Coach Marvin Lewis recently suggested that Jay Cutler's contract, featuring $54 million in guarantees, has been the sticking point in contract negotiations between Andy Dalton and the Cincinnati Bengals.
Speaking at the Bengals media luncheon Tuesday, owner Mike Brown said he envisions a contract similar toColin Kaepernick's, which is a team-friendly deal with more bonuses than guarantees.
Brown is hopeful that common ground will be reached "soon enough."
That's easier said than done in an NFL landscape lacking a second-tier quarterback market. Dalton wants to be paid like the face of the franchise.
If his regular-season numbers bolster his argument for a Cutler contract, his postseason failures back up Brown's contention that a Kaepernick deal is more appropriate.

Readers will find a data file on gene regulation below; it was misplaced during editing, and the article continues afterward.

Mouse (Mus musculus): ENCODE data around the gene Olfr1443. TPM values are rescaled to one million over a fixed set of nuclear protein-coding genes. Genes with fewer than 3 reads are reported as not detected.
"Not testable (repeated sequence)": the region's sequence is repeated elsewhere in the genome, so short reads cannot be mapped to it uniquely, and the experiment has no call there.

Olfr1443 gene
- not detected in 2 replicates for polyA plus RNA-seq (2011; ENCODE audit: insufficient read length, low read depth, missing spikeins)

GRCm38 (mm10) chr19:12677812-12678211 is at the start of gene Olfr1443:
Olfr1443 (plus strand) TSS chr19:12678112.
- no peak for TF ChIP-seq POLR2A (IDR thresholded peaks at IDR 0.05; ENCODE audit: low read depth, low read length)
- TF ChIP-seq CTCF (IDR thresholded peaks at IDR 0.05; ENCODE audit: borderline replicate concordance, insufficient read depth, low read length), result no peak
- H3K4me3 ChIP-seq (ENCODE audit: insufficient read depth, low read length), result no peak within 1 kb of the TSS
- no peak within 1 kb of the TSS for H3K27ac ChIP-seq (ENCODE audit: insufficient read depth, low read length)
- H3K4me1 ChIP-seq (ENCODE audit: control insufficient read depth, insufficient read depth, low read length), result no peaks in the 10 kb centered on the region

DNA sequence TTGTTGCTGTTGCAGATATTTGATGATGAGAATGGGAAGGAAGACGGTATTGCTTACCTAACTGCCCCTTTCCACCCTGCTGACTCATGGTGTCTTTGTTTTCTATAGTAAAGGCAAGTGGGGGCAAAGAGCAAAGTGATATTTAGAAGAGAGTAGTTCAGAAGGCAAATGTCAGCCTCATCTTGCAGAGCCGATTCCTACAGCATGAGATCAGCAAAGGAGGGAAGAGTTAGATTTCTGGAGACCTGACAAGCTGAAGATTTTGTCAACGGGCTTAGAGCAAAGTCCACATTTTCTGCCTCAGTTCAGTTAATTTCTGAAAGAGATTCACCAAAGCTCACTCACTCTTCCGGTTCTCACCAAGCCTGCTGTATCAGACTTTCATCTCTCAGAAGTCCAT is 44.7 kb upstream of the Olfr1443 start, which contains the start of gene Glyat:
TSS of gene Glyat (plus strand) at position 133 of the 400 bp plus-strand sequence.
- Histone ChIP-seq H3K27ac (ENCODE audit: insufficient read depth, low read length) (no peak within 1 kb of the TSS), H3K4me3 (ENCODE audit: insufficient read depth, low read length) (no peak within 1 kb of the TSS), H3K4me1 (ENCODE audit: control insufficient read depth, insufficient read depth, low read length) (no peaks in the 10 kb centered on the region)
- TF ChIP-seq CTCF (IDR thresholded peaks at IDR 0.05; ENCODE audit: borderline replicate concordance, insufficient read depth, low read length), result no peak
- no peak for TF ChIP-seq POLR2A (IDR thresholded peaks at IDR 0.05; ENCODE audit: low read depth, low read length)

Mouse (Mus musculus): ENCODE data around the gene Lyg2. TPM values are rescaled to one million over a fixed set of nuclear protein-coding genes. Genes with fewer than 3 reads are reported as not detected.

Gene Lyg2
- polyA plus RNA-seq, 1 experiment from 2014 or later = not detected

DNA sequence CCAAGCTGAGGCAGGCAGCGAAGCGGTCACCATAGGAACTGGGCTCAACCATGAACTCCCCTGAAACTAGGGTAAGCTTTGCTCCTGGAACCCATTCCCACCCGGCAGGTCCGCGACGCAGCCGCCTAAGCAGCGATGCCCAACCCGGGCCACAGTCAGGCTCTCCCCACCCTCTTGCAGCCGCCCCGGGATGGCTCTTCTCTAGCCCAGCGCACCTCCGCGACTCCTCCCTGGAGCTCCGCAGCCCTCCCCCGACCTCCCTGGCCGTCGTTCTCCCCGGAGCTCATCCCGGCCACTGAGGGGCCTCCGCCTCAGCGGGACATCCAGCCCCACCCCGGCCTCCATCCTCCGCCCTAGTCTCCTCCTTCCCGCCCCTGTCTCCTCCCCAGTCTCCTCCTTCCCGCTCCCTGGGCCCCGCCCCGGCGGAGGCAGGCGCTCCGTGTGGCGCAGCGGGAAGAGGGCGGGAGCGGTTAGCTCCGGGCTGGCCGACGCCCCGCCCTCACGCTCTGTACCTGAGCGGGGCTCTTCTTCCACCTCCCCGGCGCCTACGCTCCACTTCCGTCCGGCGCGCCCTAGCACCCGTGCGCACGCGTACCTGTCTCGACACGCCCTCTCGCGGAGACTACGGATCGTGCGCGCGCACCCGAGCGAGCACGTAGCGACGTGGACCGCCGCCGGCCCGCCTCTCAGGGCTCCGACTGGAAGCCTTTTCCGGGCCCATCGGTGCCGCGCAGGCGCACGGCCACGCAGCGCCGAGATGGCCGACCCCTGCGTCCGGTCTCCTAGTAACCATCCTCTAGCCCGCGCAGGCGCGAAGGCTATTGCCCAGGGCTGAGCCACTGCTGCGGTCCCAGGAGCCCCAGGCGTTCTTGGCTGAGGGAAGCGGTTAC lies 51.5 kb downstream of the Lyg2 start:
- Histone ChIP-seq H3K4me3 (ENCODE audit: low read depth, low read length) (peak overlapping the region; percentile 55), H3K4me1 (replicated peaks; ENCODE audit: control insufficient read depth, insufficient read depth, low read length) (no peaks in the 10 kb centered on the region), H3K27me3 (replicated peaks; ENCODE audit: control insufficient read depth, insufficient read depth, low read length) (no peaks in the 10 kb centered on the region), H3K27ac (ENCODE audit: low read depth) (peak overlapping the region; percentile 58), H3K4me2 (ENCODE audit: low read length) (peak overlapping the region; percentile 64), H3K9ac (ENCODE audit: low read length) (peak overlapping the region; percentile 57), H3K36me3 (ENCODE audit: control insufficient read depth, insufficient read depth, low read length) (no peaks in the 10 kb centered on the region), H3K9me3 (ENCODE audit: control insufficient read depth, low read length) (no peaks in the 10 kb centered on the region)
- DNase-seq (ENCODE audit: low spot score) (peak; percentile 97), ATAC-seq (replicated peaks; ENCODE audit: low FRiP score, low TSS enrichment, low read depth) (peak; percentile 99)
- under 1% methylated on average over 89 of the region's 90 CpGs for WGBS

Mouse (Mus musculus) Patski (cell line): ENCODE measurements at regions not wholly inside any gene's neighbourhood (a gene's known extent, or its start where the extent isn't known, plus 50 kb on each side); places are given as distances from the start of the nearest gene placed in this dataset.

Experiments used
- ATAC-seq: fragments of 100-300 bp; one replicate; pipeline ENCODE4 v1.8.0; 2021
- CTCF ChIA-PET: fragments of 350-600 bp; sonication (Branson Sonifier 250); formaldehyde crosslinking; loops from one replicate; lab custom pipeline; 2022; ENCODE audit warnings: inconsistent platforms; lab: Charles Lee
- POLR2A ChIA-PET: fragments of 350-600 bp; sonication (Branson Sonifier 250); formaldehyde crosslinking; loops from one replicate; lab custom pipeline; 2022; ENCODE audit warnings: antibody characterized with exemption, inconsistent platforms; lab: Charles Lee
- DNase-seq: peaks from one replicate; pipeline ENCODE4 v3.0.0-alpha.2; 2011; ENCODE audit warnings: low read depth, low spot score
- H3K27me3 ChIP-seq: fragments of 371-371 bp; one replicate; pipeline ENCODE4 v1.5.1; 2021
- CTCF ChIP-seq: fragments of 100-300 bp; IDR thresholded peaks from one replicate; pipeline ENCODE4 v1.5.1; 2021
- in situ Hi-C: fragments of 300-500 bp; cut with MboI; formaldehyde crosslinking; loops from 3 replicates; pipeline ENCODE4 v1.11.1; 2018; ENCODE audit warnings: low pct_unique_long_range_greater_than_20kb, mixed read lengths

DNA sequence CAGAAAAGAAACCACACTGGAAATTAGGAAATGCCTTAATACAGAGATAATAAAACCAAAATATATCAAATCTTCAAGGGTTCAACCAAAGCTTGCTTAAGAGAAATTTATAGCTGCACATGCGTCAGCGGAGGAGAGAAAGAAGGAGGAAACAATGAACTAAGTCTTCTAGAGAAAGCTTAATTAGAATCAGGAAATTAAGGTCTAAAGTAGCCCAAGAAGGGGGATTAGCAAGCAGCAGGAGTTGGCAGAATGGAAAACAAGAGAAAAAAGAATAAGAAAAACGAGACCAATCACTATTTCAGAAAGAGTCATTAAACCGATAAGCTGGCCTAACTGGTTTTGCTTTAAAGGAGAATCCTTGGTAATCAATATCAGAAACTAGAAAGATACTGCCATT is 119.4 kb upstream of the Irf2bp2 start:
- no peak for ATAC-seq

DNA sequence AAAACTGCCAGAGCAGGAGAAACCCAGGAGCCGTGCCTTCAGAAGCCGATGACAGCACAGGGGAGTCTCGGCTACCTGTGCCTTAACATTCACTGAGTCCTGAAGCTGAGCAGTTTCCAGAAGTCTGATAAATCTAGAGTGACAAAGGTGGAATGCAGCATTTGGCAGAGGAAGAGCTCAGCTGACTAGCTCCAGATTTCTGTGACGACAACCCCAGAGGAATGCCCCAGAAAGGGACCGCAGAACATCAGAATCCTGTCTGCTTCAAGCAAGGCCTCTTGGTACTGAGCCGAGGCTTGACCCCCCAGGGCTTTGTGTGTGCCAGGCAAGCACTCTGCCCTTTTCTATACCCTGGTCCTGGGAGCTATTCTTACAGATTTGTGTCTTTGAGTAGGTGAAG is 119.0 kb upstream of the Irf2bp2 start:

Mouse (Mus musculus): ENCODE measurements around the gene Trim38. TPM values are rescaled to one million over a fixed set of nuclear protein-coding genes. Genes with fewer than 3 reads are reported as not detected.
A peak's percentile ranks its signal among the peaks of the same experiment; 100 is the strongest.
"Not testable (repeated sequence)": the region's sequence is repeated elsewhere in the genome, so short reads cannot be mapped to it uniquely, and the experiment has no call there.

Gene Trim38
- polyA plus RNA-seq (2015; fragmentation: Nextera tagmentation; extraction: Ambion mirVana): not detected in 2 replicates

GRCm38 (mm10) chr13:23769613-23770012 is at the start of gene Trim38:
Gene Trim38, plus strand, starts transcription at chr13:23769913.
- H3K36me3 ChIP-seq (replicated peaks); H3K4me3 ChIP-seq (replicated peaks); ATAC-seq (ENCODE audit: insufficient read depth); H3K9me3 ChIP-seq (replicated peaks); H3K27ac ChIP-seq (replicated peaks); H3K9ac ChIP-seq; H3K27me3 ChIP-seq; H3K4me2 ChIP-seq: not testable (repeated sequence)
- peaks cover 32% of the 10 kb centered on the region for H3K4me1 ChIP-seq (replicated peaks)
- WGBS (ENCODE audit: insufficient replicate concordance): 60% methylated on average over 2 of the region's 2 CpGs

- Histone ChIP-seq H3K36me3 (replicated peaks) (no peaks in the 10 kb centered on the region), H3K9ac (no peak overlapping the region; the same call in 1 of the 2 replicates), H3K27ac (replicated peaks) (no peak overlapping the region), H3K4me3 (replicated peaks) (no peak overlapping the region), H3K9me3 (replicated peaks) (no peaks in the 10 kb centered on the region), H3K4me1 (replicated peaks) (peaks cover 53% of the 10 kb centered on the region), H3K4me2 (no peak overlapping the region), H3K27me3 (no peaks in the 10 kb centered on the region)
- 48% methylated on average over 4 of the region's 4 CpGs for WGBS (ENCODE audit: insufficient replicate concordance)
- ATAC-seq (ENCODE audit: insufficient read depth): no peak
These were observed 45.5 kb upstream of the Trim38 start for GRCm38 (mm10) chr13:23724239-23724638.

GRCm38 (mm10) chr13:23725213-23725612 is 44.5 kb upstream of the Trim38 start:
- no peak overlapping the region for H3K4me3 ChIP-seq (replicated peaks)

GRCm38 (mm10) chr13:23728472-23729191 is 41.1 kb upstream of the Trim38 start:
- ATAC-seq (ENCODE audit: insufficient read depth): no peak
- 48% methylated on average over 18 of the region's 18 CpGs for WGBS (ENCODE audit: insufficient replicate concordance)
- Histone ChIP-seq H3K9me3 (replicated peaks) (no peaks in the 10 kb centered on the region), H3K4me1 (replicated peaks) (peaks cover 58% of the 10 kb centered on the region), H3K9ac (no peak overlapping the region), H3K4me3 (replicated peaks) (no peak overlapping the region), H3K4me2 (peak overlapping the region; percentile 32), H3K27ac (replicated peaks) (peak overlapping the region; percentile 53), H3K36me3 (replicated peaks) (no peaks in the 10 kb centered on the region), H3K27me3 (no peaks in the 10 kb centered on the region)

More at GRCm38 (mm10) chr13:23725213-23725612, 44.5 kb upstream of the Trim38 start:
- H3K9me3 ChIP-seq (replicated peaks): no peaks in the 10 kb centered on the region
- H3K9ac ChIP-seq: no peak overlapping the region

Realizing that he holds the leverage, Brown confirmed Tuesday that the franchise tag is an option in 2015 if no deal is reached this year.
That's the scenario that has always made the most sense.
As the prime meridian of starting quarterbacks, Dalton is a competitive advantage on a $2 million salary. If he lands an average of $18-20 million over the next three years, though, Dalton will put the Bengals at a disadvantage against the salary cap.
Until Dalton proves that he can make his surrounding talent better, Brown is going to be reluctant to reward him with $50 million in guarantees.
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